12 byte data field, 10 bytes for number, one byte for sign,
one byte for decimal point
<CR> carriage return
1, 2
2 byte Node Address field [00-99]
<LF> line feed
<SP> (Space)
<SP>* (Space)
3 byte Register Mnemonic field
<CR>* carriage return
<LF>* line feed
12 byte data field; 10 bytes for number, one byte for sign, one byte for
decimal point (The T command may be a different byte length)
Full Field Transmission
* These characters only appear in the last line of a block print.
<CR> carriage return
<LF> line feed
<SP>* (Space)
<CR>* carriage return
Meter Response Examples:
<LF>* line feed
1. Node address = 17, full field response, Input = 875
17 INP
875 <CR><LF>
The abbreviated response suppresses the node address and register ID,
leaving only the numeric part of the response.
* These characters only appear in the last line of a block print.
The first two characters transmitted are the node address, unless the node
address assigned =0, in which case spaces are substituted. A space follows the
node address field. The next three characters are the register ID (Serial
The numeric data is transmitted next. The numeric field is 12 characters long
(to accommodate the 10 digit totalizer), with the decimal point position floating
within the data field. Negative value have a leading minus sign. The data field
is right justified with leading spaces.
2. Node address = 0, full field response, Setpoint 2 = -250.5
3. Node address = 0, abbreviated response, Setpoint 2 = 250, last line of block
(CSR) Control Status Register
The Control Status Register is used to both directly control the meter’s
outputs (setpoints and analog output), and interrogate the state of the setpoint
outputs. The register is bit mapped with each bit position within the register
assigned to a particular control function. The control function are invoked by
writing to each bit position. The bit position definitions are:
1. Set manual mode, turn all setpoints off:
7 6 5 4 3 2 1 0:bit location
VJ<30>* or VJ0*
ASCII 0 = 0 0 1 1 0 0 0 0 or <30>
V is command write, J is CSR and * is terminator.
bit 0: Setpoint 1 Output Status
0 = output off
1 = output on
bit 1: Setpoint 2 Output Status
0 = output off
1 = output on
bit 2: Setpoint 3 Output Status
0 = output off
1 = output on
bit 3: Setpoint 4 Output Status
0 = output off
1 = output on
bit 4: Manual Mode
0 = automatic mode
1 = manual mode
bit 5: Always stays 0, even if 1 is sent.
bit 6: Sensor Status (PAXT only)
0 = sensor normal
1 = sensor fail
bit 7: Always stays 0, even if 1 is sent.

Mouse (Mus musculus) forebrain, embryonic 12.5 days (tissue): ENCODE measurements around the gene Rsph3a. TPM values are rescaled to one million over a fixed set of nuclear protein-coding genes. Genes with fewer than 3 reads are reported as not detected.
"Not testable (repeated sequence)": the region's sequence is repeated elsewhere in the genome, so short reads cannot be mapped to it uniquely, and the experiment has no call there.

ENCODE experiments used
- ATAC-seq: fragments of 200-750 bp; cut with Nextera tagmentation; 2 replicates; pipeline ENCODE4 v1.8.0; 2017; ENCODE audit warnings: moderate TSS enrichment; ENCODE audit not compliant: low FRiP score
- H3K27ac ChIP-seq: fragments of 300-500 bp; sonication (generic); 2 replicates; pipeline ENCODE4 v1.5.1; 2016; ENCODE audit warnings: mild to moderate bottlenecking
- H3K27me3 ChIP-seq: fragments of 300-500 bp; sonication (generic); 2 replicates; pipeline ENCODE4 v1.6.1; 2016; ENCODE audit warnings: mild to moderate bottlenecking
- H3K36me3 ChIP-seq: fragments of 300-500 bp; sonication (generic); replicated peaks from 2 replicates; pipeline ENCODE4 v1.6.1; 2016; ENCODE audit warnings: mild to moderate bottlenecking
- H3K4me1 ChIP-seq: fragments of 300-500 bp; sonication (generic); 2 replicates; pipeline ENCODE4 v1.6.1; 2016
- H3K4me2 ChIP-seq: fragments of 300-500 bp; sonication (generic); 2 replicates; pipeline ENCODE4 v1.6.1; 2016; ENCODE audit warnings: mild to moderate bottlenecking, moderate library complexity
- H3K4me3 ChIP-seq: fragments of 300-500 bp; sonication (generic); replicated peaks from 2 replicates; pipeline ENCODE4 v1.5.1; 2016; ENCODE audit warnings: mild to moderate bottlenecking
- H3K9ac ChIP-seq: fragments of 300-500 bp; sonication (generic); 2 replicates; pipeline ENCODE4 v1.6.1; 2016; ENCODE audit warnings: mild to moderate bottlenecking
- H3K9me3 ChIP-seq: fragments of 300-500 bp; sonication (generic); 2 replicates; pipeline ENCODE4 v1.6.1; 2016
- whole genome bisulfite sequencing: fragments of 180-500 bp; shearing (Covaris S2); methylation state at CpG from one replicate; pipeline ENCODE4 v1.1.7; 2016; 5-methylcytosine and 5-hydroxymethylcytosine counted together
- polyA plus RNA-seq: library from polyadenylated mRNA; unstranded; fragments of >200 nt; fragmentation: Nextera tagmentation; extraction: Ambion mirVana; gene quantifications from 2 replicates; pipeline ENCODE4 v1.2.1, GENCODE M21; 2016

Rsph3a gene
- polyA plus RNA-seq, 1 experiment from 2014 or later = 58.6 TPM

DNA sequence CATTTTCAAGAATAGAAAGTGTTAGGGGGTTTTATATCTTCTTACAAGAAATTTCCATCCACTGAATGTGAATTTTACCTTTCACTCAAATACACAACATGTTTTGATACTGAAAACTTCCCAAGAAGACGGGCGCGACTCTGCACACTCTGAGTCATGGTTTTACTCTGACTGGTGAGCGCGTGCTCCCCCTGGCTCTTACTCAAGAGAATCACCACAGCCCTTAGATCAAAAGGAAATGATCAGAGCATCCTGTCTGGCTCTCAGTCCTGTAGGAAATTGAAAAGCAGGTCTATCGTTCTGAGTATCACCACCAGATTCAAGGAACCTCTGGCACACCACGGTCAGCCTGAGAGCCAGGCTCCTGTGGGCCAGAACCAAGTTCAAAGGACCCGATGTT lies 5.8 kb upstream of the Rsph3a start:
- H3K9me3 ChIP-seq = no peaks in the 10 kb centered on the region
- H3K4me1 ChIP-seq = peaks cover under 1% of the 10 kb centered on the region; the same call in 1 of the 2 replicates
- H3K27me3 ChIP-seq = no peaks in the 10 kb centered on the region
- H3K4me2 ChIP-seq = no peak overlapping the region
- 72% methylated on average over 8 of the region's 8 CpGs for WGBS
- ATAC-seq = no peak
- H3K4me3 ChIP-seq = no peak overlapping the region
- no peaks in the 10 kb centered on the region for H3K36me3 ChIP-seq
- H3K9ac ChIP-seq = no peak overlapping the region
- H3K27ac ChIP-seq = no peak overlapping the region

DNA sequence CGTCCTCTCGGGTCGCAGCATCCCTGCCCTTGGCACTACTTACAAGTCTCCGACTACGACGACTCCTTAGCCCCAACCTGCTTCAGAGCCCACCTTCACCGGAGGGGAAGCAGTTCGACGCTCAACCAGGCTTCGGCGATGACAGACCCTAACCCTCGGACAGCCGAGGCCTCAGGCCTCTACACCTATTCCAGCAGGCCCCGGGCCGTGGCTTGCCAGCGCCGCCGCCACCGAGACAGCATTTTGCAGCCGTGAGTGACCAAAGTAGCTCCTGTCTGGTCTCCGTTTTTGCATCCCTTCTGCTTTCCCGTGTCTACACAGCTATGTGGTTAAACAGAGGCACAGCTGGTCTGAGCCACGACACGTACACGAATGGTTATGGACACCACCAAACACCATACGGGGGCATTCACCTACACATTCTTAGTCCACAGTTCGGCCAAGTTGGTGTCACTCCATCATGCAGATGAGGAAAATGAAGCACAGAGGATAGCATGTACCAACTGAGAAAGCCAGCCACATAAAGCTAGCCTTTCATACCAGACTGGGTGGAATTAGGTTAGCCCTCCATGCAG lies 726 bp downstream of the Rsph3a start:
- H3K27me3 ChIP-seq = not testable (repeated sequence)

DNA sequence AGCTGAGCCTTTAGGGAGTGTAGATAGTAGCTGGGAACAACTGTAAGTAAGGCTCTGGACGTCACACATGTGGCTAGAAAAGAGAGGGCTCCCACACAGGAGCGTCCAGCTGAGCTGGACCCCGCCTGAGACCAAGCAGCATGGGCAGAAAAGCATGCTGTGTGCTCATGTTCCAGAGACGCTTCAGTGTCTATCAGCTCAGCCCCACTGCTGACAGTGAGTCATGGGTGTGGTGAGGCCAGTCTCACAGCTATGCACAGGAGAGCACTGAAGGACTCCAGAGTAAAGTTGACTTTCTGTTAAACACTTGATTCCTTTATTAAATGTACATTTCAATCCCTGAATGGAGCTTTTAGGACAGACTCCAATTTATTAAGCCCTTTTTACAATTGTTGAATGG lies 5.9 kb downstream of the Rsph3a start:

2. Turn SP1, SP3 outputs on and SP2, SP4 outputs off:
7 6 5 4 3 2 1 0:bit location
VJ<35>* or VJ5*
ASCII 5 = 0 0 1 1 0 1 0 1 or <35>
3. Select Automatic mode:
7 6 5 4 3 2 1 0:bit location
VJ<40>* or VJ@*
ASCII @ = 0 1 0 0 0 0 0 0 or <40>
Note: Avoid writing values <0A> (LF), <0D> (CR), <24> ($) and <2E> (*)
to the CSR. These values are interpreted by the meter as end of command
control codes and will prematurely end the write operation.
(AOR) Analog Output Register
The Analog Output Register controls the analog output of the meter. The
manual mode must first be engaged by setting bit 4 of the Control Status
Register. The range of values of this register is 0 to 4095, which corresponds to
0 mA, 0 V and 20 mA, 10 V; respectively. The table lists correspondence of the
output signal with the register value.
Register Value
Although the register is bit mapped starting with bit 7, HEX < > characters
are sent in the command string. Bits 7 and 5 always stay a zero, even if a “1” is
sent. This allows ASCII characters to be used with terminals that may not have
extended character capabilities.
Writing a “1” to bit 4 of CSR selects manual mode. In this mode, the setpoint
outputs are defined by the values written to the bits b0, b1, b2, b3; and the
analog output is defined by the value written to the AOR. Internal control of
these outputs is then overridden.
In automatic mode, the setpoint outputs can only be reset off. Writing to the
setpoint output bits of the CSR has the same effect as a Reset command (R).
The contents of the CSR may be read to interrogate the state of the setpoint
outputs and to check the status of the temperature sensor (PAXT only).
Output Signal*
I (mA)
V (V)
*Due to the absolute accuracy
rating and resolution of the output
card, the actual output signal may
differ 0.15% FS from the table
values. The output signal
corresponds to the range selected
(20 mA or 10 V).
Writing to this register while the meter is in the manual mode causes the
output signal to update immediately. While in the automatic mode, this register
may be written to, but the output will not update until the meter is placed in
manual mode.
1. Set output to full scale:
2. Set output to zero scale:
At the start of the time interval t1, the computer program prints or writes the
string to the com port, thus initiating a transmission. During t1, the command
characters are under transmission and at the end of this period, the command
terminating character (*) is received by the meter. The time duration of t1 is
dependent on the number of characters and baud rate of the channel.
Command Response Time
The meter can only receive data or transmit data at any one time (half-duplex
operation). The meter ignores commands while transmitting data, but instead
uses RXD as a busy signal. When sending commands and data to the meter, a
delay must be imposed before sending another command. This allows enough
time for the meter to process the command and prepare for the next command.
t1 = (10 * # of characters) / baud rate